In “The Archive and the Repertoire,” Diana Taylor explores the ways in which written knowledge in the archive has been prioritized above embodied performance as a way to transfer knowledge. While I agree largely with this claim especially in the way it pertains to the systemic destruction of certain indigenous rituals, dances, and ceremonies during the Spanish conquest of the New World, there were other statements made about the archive that seemed to me a bit inflexible and stagnant. On page 19 Taylor delves into the myths of the archive – that the archive supposedly “resists change, corruptibility, and political manipulation.” Yet on the very next page, she relies on these ‘false’ images of the archive in order to establish all the things embodied performance can do that the archive can’t. “As opposed to the supposedly stable objects in the archive, the actions that are the repertoire do not remain the same.” (20, emphasis mine). The “supposedly” hints at her understanding that objects, in fact, do not remain the same in the archive either, but this set-up ultimately places these two knowledge transmission systems in a binary of one as dry, the other fluid; one as stable, the other as adaptable; one as stationary, the other as movement. Again, while I understand the purpose of this piece is to explore the importance and possibilities available through embodied performance, establishing the archive as something that lacks embodiment doesn’t seem accurate to me. The way the body moves through the archive, the way hands must handle fragile items, the sifting through files, not to mention artists who engage the archive in their work or create performances centered around archival materials (perhaps Lena H. could speak to this a bit more than I could?) are all interesting routes that could explore the particularities of embodied practices within the archive.

Translating movement

The materials this week alongside our two field trips to the New York Municipal Archives and the Brooklyn Public Library provide us with particular glimpses at the sensory possibilities that infrastructure can either contribute to or deny. To take, for example, the Warburg library – much of the “poetic composition” of the library seems to be dependent on the way one moves through the physical space of the shelves, which guide the visitor along lines of an “uninterrupted association of titles, not a linear order with a beginning and an end” (Manguel, 204). Is it possible for a sensory experience to exist in a comparable manner without the aid of movement through physical space? Is it possible for the sensorial exploratory atmosphere created by the geospatial arrangement system of the shelves (Kissinger), the nearness of certain titles to others, the cross-pollinations of images and texts due to proximity, to be transferable to the digital? The question I’m trying to ask is not whether there is a sensorial exploratory aspect to digital collections, as there certainly is. Rather, I’m wondering if it is possible to digitize the original physical arrangement, and its particular sensory experience, of the collection itself. And if it is possible, the question of “should it?” remains. Should a digitized collection strive to induce the same sensory experience as the original physical collection, or can the digitized be allowed to form its own particular sensorium? I ask this in specific reference to Henry Wilhelm’s initial commentary on the Corbis Image Vault as aiming towards preservation, when he laments the deterioration of photographs. Can deterioration exist in the archive without being treated as a spiteful pest?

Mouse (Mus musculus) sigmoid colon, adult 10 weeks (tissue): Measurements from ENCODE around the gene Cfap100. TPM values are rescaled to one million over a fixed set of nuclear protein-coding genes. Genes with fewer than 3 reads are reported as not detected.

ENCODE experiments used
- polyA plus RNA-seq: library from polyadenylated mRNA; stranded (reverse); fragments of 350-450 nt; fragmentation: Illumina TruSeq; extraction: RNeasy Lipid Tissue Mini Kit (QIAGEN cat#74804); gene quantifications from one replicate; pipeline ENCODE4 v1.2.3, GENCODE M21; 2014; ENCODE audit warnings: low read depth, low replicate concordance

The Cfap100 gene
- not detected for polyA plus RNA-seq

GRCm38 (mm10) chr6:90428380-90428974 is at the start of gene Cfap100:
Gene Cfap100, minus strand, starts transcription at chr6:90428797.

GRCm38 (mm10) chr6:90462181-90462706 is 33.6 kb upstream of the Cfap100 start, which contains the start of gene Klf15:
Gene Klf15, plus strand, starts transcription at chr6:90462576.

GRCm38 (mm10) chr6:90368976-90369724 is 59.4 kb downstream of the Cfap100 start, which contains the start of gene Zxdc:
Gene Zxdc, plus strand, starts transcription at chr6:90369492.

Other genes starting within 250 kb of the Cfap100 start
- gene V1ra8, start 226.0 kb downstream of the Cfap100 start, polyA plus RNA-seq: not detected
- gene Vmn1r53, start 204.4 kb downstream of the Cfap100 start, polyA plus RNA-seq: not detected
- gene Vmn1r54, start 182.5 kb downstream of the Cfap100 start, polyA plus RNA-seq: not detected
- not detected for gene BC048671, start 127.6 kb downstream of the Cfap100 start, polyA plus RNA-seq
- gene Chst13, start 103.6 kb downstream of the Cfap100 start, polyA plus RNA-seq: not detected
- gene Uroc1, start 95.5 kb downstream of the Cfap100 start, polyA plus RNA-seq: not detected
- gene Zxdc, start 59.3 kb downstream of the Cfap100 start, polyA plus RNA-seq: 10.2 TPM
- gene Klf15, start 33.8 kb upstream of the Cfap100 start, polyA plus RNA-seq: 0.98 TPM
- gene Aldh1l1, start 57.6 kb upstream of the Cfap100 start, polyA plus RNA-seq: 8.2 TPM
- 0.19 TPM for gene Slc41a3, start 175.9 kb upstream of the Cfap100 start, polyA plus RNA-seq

The personal(ity) within the archive

The readings this week outline the structure and organization of the archives, primarily focusing on what documents might make it to the archive and which one’s fall through the selective non-uniform sieve of the archivist (An Archivist). Unlike a library catalog that categorizes by subject, the archival records are organized first by the source (who wrote it) and second by what details the record contains, including biographical and contextual information about the source and contents of the record. However, as straightforward as the Archives @ PAMA post made archival organization out to be, the other readings point to a practice of archiving that is anything but. Though records tend to follow the descriptive patterns laid out in the PAMA post, there is no universal archival cataloging process used by all archivists in the cultivation of their records.

In the examples given regarding how records reach the archive, I wonder about the how the original source might organize their own records before giving them up. Though some of the fonds might be collected by someone other than the source (am I using the word fonds correctly?), I wonder about sources that deliberately do their own DIY personal archive work before they hand their records over to someone else. For example, I am fond of writing long letters to friends, and have been considering asking them for copies so I can have a record of things I wrote years ago. Not sure what I’ll end up doing with it all, but I consider it the cultivation of my own little archive. How much can archivists account for the source’s own awareness of their documents’ possibility of being archived, and how that awareness shapes the records they produce/create/destroy/decide not to make?